The NFL Players Association advised wide receiver Terrell Owens last year not to sign the seven-year, nearly $49 million contract with the Philadelphia Eagles that he wants to renegotiate after one season with the team.
A union source said yesterday the deal contains contract language that's unfavorable to Owens. The source declined to elaborate but said Owens told union officials at the time he was ignoring their recommendation because he trusted Eagles Coach Andy Reid.
Receiver Terrell Owens signed a 7-year deal with the Eagles last year against the NFLPA's advice.
(Chris O'meara -- AP)
Owens recently fired the agent who negotiated his contract with the Eagles, David Joseph, and hired Drew Rosenhaus. Owens and Rosenhaus have said publicly that they want the Eagles to negotiate a new contract with them. Eagles officials do not seem interested in reworking the deal, which is to pay Owens a salary of $3.25 million next season. It contains $16 million in bonus money, but $7.5 million of that total is not due until 2006.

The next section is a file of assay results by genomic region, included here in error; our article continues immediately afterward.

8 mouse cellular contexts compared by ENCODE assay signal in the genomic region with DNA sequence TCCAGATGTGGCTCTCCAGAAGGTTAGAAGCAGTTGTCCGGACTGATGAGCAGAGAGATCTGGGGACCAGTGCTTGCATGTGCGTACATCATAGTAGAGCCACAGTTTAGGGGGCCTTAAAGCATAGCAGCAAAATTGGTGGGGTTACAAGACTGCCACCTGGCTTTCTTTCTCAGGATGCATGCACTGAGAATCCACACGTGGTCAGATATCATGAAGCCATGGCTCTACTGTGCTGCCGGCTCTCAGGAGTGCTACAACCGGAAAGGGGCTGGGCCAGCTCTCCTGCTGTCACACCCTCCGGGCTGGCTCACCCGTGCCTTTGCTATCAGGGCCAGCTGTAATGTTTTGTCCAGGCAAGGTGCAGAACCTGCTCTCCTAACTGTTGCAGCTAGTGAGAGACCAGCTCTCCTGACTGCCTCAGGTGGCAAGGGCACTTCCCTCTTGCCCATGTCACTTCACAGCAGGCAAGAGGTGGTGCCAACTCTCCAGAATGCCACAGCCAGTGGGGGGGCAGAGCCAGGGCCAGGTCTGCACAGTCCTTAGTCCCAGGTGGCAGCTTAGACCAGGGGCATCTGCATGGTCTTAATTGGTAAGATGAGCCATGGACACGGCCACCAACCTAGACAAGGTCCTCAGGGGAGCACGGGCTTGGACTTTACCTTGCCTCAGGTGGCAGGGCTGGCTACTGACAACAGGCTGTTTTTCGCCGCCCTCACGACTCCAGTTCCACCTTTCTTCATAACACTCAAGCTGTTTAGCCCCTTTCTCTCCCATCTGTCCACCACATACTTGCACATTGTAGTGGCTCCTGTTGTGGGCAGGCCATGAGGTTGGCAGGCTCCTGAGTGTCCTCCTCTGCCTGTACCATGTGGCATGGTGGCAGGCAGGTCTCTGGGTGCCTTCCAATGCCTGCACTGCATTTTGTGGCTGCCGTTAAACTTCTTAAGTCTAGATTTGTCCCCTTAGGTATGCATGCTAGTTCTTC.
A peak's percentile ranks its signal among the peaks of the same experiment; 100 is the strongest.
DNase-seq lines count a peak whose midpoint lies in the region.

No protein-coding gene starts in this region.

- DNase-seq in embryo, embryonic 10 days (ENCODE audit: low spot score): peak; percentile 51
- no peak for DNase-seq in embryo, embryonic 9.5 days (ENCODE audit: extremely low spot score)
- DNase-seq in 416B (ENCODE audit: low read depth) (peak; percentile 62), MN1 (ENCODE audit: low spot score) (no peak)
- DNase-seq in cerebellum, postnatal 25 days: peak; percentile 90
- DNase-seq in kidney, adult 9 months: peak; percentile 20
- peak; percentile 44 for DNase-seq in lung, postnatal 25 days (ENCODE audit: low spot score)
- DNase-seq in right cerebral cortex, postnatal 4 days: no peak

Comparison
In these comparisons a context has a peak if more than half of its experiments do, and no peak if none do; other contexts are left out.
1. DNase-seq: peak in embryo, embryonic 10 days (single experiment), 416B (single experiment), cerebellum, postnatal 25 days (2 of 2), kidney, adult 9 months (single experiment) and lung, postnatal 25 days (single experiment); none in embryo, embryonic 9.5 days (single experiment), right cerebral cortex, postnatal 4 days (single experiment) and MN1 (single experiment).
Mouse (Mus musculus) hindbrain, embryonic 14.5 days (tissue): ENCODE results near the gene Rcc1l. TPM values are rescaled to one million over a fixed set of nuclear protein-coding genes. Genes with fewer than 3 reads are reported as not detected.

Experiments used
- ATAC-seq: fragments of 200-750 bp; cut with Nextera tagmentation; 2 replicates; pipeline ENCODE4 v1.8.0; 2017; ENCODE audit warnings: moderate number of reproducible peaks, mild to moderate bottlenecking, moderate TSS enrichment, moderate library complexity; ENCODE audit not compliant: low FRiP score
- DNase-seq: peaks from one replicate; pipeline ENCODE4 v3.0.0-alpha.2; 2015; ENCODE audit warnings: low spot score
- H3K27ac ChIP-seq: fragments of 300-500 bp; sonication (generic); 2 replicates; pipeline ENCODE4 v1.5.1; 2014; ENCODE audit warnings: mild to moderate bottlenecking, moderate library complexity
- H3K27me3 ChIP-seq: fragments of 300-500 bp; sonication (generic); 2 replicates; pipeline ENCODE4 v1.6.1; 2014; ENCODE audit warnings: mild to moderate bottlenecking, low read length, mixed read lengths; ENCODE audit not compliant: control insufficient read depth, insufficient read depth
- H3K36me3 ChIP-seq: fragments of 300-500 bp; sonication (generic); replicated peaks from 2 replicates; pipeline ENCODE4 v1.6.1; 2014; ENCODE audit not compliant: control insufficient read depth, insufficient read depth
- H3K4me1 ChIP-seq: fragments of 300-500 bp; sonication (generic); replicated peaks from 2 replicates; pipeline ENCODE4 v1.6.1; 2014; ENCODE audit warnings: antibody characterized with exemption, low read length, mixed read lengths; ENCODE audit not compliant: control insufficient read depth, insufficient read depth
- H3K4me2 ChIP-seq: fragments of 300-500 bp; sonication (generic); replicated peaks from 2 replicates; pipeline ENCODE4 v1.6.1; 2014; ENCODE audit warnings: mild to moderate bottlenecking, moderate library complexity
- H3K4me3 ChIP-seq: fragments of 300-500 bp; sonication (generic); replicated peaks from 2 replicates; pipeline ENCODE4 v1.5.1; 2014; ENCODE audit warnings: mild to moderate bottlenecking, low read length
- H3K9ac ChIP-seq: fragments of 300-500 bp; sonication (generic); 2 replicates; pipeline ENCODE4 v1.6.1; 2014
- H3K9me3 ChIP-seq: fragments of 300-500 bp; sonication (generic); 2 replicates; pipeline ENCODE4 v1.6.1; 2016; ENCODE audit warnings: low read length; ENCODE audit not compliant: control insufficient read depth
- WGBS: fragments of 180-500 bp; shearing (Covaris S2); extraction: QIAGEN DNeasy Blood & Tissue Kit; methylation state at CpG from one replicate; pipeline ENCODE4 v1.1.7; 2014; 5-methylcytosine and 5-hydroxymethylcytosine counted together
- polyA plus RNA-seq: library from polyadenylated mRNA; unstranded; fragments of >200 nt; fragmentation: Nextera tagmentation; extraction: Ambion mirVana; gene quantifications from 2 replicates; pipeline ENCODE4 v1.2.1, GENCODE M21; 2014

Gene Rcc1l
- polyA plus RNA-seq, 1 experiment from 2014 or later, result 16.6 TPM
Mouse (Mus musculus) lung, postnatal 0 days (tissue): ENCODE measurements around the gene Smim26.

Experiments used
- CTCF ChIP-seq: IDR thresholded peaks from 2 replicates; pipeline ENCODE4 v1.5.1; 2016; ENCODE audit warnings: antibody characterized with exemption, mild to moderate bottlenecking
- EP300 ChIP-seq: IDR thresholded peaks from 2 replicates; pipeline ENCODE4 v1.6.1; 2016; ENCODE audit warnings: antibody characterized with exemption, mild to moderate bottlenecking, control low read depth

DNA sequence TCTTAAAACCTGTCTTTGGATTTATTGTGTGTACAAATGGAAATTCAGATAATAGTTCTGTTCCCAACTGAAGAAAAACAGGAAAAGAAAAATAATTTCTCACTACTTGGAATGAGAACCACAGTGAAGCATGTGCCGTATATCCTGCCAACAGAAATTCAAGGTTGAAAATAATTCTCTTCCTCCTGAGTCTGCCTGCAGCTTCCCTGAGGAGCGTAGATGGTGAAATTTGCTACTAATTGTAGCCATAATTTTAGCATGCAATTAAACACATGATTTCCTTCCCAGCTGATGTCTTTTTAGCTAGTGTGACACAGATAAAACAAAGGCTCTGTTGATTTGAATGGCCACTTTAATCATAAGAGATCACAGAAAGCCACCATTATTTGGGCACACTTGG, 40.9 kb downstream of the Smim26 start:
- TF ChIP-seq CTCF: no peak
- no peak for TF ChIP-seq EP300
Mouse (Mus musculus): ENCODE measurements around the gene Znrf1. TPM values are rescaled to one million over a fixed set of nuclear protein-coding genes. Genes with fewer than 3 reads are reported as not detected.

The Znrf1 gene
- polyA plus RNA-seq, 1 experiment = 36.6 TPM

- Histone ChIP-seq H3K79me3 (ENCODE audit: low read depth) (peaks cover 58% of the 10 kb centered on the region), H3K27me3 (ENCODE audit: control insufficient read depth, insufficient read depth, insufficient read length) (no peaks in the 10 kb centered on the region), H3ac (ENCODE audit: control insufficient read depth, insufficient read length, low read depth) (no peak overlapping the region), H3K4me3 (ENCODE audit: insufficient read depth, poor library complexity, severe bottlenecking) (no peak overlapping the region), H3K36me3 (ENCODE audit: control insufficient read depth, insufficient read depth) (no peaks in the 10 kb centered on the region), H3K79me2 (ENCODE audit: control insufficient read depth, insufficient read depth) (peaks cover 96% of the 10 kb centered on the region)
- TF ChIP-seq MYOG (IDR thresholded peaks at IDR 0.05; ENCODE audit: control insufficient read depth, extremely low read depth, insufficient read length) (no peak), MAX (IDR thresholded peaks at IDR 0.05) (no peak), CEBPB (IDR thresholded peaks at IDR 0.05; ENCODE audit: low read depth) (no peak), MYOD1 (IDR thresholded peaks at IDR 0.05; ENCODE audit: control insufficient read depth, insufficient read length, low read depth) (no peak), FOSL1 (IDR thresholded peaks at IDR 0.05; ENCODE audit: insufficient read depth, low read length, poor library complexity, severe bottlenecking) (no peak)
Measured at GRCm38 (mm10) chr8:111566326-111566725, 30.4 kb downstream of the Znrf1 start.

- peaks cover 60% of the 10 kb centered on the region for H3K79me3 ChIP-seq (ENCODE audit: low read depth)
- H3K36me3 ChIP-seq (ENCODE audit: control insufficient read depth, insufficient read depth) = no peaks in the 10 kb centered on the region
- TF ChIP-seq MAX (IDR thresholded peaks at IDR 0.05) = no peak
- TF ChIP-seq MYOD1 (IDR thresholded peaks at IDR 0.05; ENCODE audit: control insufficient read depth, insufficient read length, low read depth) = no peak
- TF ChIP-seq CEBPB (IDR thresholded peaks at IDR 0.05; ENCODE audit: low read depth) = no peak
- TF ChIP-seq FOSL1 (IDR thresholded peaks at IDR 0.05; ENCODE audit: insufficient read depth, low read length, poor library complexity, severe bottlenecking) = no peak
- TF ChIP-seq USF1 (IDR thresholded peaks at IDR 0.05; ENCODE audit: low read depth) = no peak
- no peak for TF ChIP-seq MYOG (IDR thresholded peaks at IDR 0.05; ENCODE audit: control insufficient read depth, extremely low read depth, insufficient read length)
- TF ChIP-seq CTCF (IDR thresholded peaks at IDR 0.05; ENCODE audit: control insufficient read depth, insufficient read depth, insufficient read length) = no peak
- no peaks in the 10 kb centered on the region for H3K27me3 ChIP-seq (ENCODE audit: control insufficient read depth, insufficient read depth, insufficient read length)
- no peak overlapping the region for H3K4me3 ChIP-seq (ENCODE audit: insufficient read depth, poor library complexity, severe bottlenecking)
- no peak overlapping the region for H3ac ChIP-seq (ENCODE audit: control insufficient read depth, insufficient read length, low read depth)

Last offseason, just as Owens appeared on the verge of being declared a free agent by NFL special master Stephen Burbank after Joseph failed to file the necessary paperwork on time, Owens agreed to a settlement that placed him with the Eagles.
Union chief Gene Upshaw said at the time that before Owens agreed to the settlement, he asked Owens if the wideout indeed wanted to bypass free agency to go to the Eagles, and Owens said yes. Rosenhaus and Owens now say that Owens had no leverage in negotiations with the Eagles and was forced to accept a below-market-value deal.
-- Mark Maske